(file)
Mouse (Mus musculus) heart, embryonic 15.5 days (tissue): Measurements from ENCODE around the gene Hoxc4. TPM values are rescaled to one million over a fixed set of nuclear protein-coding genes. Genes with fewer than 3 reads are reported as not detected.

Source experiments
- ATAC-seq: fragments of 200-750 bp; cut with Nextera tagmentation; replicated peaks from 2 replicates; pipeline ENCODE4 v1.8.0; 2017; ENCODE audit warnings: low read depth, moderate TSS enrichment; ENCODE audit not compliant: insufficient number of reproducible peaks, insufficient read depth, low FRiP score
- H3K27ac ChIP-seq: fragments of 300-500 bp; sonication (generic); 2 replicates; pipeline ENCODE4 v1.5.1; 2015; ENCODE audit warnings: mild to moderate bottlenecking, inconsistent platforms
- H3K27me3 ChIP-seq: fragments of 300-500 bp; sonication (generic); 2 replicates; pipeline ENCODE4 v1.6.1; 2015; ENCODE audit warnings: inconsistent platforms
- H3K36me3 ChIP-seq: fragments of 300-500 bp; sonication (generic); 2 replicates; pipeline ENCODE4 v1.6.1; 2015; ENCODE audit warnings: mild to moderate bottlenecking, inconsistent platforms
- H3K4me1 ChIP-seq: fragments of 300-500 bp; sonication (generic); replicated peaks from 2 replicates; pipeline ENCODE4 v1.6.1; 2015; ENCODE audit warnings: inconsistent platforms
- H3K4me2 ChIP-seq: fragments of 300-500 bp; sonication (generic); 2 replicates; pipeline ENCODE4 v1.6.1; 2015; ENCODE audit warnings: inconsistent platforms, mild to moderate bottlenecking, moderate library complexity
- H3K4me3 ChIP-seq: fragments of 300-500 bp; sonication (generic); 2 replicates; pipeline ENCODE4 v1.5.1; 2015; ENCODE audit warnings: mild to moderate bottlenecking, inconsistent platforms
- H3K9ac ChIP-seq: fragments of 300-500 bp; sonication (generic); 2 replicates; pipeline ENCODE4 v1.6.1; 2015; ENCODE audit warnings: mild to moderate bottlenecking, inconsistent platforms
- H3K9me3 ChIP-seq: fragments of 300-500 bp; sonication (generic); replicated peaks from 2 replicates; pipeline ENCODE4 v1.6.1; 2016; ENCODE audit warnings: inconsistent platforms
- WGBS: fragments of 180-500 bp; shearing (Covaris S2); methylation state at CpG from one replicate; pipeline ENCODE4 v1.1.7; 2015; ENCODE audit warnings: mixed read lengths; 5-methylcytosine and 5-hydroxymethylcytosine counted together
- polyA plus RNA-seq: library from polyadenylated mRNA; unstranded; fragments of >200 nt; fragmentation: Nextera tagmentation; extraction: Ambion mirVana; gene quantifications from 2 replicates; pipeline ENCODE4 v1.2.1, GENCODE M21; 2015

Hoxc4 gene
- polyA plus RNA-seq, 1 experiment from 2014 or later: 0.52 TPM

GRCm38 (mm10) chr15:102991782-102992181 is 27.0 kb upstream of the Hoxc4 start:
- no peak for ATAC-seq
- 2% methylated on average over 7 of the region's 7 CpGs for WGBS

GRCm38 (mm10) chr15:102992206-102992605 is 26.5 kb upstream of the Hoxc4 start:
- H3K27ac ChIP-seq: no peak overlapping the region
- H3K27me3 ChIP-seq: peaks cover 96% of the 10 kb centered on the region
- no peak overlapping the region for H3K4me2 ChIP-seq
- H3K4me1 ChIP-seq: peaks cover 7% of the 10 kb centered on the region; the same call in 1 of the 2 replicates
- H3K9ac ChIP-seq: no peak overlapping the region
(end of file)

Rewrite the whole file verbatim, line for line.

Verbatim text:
Mouse (Mus musculus) heart, embryonic 15.5 days (tissue): Measurements from ENCODE around the gene Hoxc4. TPM values are rescaled to one million over a fixed set of nuclear protein-coding genes. Genes with fewer than 3 reads are reported as not detected.

Source experiments
- ATAC-seq: fragments of 200-750 bp; cut with Nextera tagmentation; replicated peaks from 2 replicates; pipeline ENCODE4 v1.8.0; 2017; ENCODE audit warnings: low read depth, moderate TSS enrichment; ENCODE audit not compliant: insufficient number of reproducible peaks, insufficient read depth, low FRiP score
- H3K27ac ChIP-seq: fragments of 300-500 bp; sonication (generic); 2 replicates; pipeline ENCODE4 v1.5.1; 2015; ENCODE audit warnings: mild to moderate bottlenecking, inconsistent platforms
- H3K27me3 ChIP-seq: fragments of 300-500 bp; sonication (generic); 2 replicates; pipeline ENCODE4 v1.6.1; 2015; ENCODE audit warnings: inconsistent platforms
- H3K36me3 ChIP-seq: fragments of 300-500 bp; sonication (generic); 2 replicates; pipeline ENCODE4 v1.6.1; 2015; ENCODE audit warnings: mild to moderate bottlenecking, inconsistent platforms
- H3K4me1 ChIP-seq: fragments of 300-500 bp; sonication (generic); replicated peaks from 2 replicates; pipeline ENCODE4 v1.6.1; 2015; ENCODE audit warnings: inconsistent platforms
- H3K4me2 ChIP-seq: fragments of 300-500 bp; sonication (generic); 2 replicates; pipeline ENCODE4 v1.6.1; 2015; ENCODE audit warnings: inconsistent platforms, mild to moderate bottlenecking, moderate library complexity
- H3K4me3 ChIP-seq: fragments of 300-500 bp; sonication (generic); 2 replicates; pipeline ENCODE4 v1.5.1; 2015; ENCODE audit warnings: mild to moderate bottlenecking, inconsistent platforms
- H3K9ac ChIP-seq: fragments of 300-500 bp; sonication (generic); 2 replicates; pipeline ENCODE4 v1.6.1; 2015; ENCODE audit warnings: mild to moderate bottlenecking, inconsistent platforms
- H3K9me3 ChIP-seq: fragments of 300-500 bp; sonication (generic); replicated peaks from 2 replicates; pipeline ENCODE4 v1.6.1; 2016; ENCODE audit warnings: inconsistent platforms
- WGBS: fragments of 180-500 bp; shearing (Covaris S2); methylation state at CpG from one replicate; pipeline ENCODE4 v1.1.7; 2015; ENCODE audit warnings: mixed read lengths; 5-methylcytosine and 5-hydroxymethylcytosine counted together
- polyA plus RNA-seq: library from polyadenylated mRNA; unstranded; fragments of >200 nt; fragmentation: Nextera tagmentation; extraction: Ambion mirVana; gene quantifications from 2 replicates; pipeline ENCODE4 v1.2.1, GENCODE M21; 2015

Hoxc4 gene
- polyA plus RNA-seq, 1 experiment from 2014 or later: 0.52 TPM

GRCm38 (mm10) chr15:102991782-102992181 is 27.0 kb upstream of the Hoxc4 start:
- no peak for ATAC-seq
- 2% methylated on average over 7 of the region's 7 CpGs for WGBS

GRCm38 (mm10) chr15:102992206-102992605 is 26.5 kb upstream of the Hoxc4 start:
- H3K27ac ChIP-seq: no peak overlapping the region
- H3K27me3 ChIP-seq: peaks cover 96% of the 10 kb centered on the region
- no peak overlapping the region for H3K4me2 ChIP-seq
- H3K4me1 ChIP-seq: peaks cover 7% of the 10 kb centered on the region; the same call in 1 of the 2 replicates
- H3K9ac ChIP-seq: no peak overlapping the region